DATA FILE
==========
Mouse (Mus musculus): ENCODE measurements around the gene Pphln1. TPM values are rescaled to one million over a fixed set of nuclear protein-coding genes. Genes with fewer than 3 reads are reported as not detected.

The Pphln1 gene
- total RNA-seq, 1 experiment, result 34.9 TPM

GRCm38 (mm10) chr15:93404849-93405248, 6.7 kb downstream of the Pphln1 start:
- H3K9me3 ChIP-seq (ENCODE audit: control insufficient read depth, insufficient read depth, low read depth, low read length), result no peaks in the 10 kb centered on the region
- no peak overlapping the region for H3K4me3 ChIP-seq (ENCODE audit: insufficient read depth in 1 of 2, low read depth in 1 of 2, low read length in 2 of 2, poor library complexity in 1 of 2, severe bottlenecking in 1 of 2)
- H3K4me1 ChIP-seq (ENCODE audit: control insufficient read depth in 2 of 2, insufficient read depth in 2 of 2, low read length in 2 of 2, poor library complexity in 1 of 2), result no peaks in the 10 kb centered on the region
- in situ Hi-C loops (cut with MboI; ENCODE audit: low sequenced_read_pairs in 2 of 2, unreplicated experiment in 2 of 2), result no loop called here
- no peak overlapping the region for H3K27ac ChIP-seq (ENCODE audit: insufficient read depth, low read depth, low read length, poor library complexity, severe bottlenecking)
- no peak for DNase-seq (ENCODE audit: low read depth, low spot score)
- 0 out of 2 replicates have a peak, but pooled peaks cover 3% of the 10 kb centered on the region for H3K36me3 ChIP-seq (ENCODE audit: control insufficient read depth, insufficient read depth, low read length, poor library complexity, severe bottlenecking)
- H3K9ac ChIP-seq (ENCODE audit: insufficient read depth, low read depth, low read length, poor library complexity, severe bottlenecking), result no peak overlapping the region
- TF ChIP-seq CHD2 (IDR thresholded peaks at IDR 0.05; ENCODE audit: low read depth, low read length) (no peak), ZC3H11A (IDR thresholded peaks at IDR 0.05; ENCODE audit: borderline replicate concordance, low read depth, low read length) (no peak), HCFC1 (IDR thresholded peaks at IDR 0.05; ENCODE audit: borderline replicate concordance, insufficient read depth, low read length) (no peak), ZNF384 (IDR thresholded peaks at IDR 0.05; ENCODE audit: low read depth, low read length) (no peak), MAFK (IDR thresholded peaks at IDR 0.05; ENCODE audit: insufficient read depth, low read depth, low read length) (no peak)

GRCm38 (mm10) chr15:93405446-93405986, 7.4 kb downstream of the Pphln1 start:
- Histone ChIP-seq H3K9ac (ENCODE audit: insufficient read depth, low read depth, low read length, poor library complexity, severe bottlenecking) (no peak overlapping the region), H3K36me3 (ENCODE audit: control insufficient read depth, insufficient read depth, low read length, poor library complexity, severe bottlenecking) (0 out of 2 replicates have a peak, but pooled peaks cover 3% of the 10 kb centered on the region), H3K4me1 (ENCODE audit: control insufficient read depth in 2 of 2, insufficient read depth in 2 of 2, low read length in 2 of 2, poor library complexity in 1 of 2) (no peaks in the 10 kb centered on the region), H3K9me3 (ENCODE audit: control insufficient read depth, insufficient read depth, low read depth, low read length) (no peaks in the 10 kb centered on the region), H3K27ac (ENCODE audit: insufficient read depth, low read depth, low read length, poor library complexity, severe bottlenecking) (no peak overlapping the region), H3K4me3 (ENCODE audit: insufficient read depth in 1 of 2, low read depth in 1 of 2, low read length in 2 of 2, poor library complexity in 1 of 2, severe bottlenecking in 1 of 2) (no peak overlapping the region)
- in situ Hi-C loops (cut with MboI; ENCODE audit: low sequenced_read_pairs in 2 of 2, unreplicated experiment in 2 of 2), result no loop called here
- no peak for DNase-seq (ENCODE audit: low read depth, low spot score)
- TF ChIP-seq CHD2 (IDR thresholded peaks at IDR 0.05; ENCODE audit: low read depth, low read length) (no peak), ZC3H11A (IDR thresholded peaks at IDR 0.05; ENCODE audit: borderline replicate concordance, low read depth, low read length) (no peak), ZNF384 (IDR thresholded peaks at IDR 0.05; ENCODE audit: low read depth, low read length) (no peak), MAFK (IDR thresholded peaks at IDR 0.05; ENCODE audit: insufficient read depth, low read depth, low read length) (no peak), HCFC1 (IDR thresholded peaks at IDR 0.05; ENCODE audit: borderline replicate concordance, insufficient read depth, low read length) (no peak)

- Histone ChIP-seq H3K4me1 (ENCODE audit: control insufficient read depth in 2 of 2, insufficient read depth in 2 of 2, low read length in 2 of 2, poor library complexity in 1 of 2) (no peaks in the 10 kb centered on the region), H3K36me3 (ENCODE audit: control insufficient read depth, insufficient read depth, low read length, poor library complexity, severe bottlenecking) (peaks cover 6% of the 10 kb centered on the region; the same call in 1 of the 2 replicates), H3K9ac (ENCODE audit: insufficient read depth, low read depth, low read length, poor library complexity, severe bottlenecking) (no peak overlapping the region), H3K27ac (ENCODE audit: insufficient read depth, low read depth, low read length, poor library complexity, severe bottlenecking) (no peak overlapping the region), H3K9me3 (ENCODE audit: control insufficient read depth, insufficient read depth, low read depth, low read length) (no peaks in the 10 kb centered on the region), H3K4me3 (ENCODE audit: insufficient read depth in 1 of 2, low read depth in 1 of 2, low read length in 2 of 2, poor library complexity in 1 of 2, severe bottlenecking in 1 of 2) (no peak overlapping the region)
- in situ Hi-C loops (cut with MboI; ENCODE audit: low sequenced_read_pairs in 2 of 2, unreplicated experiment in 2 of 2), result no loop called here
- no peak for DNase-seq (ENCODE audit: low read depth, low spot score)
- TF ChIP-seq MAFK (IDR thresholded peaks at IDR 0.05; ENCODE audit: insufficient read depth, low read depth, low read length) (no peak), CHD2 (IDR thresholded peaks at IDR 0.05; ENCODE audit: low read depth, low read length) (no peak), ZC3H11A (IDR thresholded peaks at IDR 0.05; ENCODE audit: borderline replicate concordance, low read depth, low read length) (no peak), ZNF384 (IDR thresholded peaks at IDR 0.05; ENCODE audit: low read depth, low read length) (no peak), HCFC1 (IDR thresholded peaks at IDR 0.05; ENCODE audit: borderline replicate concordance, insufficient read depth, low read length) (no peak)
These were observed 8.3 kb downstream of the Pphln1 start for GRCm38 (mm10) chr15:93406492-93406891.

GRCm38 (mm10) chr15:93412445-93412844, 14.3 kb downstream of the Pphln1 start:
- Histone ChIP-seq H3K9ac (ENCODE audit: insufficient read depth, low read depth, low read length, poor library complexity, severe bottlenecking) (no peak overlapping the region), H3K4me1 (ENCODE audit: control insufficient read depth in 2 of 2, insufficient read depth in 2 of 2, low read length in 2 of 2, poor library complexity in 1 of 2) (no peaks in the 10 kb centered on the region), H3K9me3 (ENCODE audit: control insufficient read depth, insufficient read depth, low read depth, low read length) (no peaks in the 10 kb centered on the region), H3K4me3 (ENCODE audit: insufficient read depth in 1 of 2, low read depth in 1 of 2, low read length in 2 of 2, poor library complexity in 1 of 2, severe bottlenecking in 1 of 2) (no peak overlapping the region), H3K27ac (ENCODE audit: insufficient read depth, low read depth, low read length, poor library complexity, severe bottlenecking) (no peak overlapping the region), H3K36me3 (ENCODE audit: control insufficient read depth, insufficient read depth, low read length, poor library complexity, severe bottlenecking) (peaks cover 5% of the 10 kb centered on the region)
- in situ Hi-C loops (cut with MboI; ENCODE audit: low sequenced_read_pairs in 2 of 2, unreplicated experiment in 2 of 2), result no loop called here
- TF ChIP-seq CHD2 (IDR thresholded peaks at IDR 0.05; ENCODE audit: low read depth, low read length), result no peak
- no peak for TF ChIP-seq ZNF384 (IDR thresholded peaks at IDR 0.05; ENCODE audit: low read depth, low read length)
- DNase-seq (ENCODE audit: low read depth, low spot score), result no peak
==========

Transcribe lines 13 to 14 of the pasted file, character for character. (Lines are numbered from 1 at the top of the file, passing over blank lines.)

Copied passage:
- TF ChIP-seq CHD2 (IDR thresholded peaks at IDR 0.05; ENCODE audit: low read depth, low read length) (no peak), ZC3H11A (IDR thresholded peaks at IDR 0.05; ENCODE audit: borderline replicate concordance, low read depth, low read length) (no peak), HCFC1 (IDR thresholded peaks at IDR 0.05; ENCODE audit: borderline replicate concordance, insufficient read depth, low read length) (no peak), ZNF384 (IDR thresholded peaks at IDR 0.05; ENCODE audit: low read depth, low read length) (no peak), MAFK (IDR thresholded peaks at IDR 0.05; ENCODE audit: insufficient read depth, low read depth, low read length) (no peak)

GRCm38 (mm10) chr15:93405446-93405986, 7.4 kb downstream of the Pphln1 start: